This Millennial Wants to Take the Alcohol Out of Social Drinking

Melanie Masarin launched her sober drink business, Ghia, during the pandemic

The term “sober-curious” isn’t new, but over the past few years more Millennials and members of Gen Z are embracing the movement and opting out of the booze on big nights out – and not for the reasons you might think.

“I haven't been drinking for a number of years for no particular reason – like there's no medical reason, there is no anything other than I feel so much better without it,” said Melanie Masarin, the founder of Ghia, a nonalcoholic drink company.

“I was starting to notice that, you know, if I was going to dinner, and I was opting out from drinking, often someone else would decide to follow. And I realized maybe what people need is just this invitation to participate without the alcohol.”

Masarin decided to create that invitation on her own, and in June 2020 she launched Ghia, a nonalcoholic aperitif that she created “with the intention of taking back the word drinking from alcohol.”

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When I had the idea for Ghia, I asked my parents, and they said, 'Why would people buy it if there's no booze in it?' And then my little brother, who was 22 at the time, said, 'Actually, I'm out all the time, and I don't want to drink,’ and when I realized that maybe he would consume this beverage, I knew I was sort of on to something,” Masarin said.

In terms of taste, Masarin crafted Ghia based on a feeling of nostalgia from her summers in Europe. The drink itself is inspired by Italian amaros and a base of gentian gives the beverage a slightly bitter flavor – but this was all by design.

“What we really wanted to create is not a drink that replaces a specific alcohol in the cocktail but rather a drink that can really easily be just mixed with a little bit of sparkling water and enjoyed on its own, like something that would really make you feel like you have a grown up drink – not a mocktail, not a soda – something that's really complex and that's meant to pair well with good food, good music, good friends.

“Growing up in France, there's this big culture of gathering, which inspired so much of the brand,” Masarain said. “Growing up, I always saw my parents bring people together and cook,  and it was not lavish in any way, but we always, like, made extraordinary out of the mundane by bringing people together. And I realized the magic ingredient is not alcohol, it's just the people and the food and this intention of being together.”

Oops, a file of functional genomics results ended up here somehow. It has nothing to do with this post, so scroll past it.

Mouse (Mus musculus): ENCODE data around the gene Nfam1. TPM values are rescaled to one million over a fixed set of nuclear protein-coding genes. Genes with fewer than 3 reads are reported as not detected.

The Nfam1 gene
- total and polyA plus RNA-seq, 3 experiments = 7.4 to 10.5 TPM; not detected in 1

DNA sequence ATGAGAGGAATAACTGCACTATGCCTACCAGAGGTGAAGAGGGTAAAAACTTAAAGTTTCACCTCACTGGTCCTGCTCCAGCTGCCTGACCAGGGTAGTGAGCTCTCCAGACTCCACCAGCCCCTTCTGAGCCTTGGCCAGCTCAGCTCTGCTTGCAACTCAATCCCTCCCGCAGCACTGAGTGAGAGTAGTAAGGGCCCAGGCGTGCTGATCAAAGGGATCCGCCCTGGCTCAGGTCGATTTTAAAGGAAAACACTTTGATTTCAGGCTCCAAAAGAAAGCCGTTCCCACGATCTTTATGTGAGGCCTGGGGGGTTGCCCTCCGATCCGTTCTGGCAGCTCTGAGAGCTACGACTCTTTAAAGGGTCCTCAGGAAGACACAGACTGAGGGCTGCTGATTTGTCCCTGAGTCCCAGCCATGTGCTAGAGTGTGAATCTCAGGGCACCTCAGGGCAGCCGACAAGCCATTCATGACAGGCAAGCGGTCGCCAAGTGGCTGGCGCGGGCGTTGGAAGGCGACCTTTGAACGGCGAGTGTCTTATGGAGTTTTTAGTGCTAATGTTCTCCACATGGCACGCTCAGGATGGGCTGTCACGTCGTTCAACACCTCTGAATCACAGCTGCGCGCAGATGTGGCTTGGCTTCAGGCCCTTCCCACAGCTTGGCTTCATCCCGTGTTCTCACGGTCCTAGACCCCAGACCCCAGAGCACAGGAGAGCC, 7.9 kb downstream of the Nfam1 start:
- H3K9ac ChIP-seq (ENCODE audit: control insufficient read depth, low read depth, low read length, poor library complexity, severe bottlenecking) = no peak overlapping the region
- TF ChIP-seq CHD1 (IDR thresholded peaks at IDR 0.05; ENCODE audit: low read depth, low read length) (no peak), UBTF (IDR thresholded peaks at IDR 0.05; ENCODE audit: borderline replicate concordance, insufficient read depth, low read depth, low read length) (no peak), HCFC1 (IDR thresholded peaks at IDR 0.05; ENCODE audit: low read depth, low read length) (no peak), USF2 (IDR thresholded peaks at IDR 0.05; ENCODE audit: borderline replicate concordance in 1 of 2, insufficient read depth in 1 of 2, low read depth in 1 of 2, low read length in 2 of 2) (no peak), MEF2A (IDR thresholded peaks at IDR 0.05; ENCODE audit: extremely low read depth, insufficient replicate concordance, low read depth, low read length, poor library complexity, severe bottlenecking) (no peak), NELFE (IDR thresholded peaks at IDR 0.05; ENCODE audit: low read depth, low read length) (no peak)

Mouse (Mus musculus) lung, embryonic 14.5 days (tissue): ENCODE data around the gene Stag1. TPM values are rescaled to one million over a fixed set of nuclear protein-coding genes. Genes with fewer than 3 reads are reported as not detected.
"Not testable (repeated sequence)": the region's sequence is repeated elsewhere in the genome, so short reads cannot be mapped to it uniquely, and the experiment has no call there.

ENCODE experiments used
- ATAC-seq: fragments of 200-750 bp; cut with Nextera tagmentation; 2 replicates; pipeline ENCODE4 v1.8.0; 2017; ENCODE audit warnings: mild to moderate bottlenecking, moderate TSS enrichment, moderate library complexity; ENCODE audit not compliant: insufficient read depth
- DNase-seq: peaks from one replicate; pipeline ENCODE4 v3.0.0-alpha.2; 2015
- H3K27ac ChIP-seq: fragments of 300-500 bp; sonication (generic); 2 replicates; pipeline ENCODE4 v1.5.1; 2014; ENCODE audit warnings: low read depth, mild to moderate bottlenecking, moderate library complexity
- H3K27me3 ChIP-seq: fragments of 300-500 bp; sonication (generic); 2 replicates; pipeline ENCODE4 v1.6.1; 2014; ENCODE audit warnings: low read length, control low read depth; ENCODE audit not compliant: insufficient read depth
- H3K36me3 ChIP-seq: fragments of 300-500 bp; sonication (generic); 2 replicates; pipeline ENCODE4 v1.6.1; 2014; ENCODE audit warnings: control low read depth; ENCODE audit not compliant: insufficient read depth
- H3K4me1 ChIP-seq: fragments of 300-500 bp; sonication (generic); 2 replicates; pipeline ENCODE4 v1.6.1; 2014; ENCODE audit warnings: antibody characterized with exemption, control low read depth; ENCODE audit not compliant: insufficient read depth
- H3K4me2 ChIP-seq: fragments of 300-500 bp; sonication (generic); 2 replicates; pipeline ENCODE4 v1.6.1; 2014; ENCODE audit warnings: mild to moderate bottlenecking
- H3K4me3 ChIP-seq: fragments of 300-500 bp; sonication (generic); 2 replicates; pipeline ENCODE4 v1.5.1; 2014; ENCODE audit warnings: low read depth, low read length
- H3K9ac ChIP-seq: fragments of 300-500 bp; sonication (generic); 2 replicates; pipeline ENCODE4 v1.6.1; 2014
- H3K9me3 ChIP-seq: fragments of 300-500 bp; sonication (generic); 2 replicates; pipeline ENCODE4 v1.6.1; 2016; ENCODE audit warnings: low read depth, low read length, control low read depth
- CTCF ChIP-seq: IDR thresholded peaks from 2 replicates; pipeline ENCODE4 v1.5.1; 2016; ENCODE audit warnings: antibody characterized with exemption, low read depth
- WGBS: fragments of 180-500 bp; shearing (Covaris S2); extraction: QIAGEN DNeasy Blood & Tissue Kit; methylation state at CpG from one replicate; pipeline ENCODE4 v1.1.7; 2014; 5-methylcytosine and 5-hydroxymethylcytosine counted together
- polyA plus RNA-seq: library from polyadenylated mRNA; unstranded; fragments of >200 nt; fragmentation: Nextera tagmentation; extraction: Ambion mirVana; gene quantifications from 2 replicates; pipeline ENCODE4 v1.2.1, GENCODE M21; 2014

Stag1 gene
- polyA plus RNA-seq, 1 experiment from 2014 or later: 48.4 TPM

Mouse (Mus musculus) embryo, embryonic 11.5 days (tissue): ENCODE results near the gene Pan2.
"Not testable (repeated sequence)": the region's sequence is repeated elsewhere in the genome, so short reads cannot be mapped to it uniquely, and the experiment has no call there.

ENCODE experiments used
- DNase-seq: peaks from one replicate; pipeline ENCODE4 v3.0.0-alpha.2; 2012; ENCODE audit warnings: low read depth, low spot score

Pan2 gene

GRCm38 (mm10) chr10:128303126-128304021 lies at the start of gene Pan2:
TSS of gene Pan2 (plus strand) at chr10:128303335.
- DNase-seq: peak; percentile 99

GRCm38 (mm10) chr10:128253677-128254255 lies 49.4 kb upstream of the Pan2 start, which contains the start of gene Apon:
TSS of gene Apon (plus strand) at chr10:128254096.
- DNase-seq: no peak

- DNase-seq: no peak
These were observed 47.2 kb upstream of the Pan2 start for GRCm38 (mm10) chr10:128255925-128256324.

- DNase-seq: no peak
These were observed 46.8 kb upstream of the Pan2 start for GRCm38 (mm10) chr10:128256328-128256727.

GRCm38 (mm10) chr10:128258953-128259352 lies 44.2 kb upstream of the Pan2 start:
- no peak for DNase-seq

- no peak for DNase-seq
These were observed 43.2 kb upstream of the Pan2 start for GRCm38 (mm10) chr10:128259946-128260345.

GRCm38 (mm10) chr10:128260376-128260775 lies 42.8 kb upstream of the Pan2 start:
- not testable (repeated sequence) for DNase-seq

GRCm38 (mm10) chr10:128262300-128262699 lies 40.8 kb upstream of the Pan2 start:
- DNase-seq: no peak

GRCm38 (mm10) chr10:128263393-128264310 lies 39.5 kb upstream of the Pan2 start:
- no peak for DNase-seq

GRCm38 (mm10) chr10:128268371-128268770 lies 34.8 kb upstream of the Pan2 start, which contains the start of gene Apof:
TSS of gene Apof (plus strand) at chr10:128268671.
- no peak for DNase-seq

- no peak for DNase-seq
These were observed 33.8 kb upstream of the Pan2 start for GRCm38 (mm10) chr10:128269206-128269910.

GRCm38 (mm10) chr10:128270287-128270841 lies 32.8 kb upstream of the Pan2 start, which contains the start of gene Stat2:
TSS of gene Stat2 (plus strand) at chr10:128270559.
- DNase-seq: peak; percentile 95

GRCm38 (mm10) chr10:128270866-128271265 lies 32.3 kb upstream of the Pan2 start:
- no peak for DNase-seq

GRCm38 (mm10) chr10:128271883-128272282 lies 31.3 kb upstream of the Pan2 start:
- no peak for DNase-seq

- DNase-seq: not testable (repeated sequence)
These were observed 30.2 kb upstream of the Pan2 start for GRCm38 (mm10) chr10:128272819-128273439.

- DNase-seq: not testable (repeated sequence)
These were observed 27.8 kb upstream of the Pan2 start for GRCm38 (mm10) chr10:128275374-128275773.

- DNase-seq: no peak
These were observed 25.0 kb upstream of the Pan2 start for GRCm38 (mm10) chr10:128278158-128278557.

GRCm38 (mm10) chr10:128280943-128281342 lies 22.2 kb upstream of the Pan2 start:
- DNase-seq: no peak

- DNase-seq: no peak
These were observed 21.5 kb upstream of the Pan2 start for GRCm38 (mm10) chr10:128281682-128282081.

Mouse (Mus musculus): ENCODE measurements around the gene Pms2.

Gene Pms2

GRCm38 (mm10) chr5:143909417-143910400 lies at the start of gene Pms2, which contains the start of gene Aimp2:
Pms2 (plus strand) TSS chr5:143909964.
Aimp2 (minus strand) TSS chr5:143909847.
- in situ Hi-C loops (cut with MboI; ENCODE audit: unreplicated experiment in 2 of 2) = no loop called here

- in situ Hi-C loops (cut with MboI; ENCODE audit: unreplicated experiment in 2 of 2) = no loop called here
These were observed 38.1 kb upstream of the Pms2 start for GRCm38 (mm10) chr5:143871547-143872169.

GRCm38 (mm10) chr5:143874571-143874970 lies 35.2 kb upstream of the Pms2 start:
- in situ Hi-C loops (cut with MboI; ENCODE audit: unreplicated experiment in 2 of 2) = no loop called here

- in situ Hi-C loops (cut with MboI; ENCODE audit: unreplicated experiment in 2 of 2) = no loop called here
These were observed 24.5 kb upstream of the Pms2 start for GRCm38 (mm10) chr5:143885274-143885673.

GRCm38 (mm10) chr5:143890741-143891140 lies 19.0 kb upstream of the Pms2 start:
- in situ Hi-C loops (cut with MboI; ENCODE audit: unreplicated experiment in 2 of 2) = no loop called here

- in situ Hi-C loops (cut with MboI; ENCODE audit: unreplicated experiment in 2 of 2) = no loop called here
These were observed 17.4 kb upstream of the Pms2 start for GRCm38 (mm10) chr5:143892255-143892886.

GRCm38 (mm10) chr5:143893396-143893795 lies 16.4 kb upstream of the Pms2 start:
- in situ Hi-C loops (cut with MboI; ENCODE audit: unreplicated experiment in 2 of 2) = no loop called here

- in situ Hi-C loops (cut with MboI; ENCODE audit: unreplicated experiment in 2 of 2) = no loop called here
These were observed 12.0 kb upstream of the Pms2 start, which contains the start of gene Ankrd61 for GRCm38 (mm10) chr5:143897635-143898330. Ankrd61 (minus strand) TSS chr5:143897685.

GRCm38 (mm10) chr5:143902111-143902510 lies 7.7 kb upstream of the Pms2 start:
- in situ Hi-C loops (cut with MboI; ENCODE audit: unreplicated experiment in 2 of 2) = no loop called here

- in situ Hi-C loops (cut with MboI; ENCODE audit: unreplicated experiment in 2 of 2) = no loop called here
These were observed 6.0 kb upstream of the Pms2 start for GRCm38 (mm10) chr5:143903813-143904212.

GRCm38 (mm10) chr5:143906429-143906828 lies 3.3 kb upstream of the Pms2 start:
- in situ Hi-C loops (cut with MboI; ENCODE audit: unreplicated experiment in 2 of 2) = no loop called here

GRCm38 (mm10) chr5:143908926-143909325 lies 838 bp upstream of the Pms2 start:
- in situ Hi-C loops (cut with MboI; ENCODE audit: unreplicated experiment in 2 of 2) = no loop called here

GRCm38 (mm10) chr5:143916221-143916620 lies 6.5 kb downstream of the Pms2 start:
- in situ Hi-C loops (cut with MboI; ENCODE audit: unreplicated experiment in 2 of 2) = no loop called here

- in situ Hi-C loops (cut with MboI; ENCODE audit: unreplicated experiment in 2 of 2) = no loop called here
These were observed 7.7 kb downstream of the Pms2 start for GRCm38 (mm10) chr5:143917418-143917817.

That core idea for this young entrepreneur’s business – togetherness over a meal – hasn’t always been easy to achieve during a global pandemic, and while Masarin says the response to Ghia has been “overwhelmingly-positive,” timing-wise, launching her business in 2020 presented its own challenges.

“It's pretty crazy starting a company that sells a drink to restaurants in 2020, so it's been ups and downs for sure,” Masarin said. “It has been a lot of hurdles – especially with the pandemic, the state of the hospitality industry, [and] also this reluctance, you know? We've been conditioned by decades of marketing by alcohol brands to think that we need alcohol to have fun. And I'm really trying to prove that wrong.

“I’m learning so much every day, and the payoff is definitely community, not alcohol, and I feel very lucky that I get to bring parts of my culture here and also adapt it for my friends,” Masarin said. "It's definitely a job that brings a lot of people together, and that’s definitely the intention of Ghia. It’s creating a grown-up drink that’s very intentional of gathering people, and we’ll welcome you with open arms.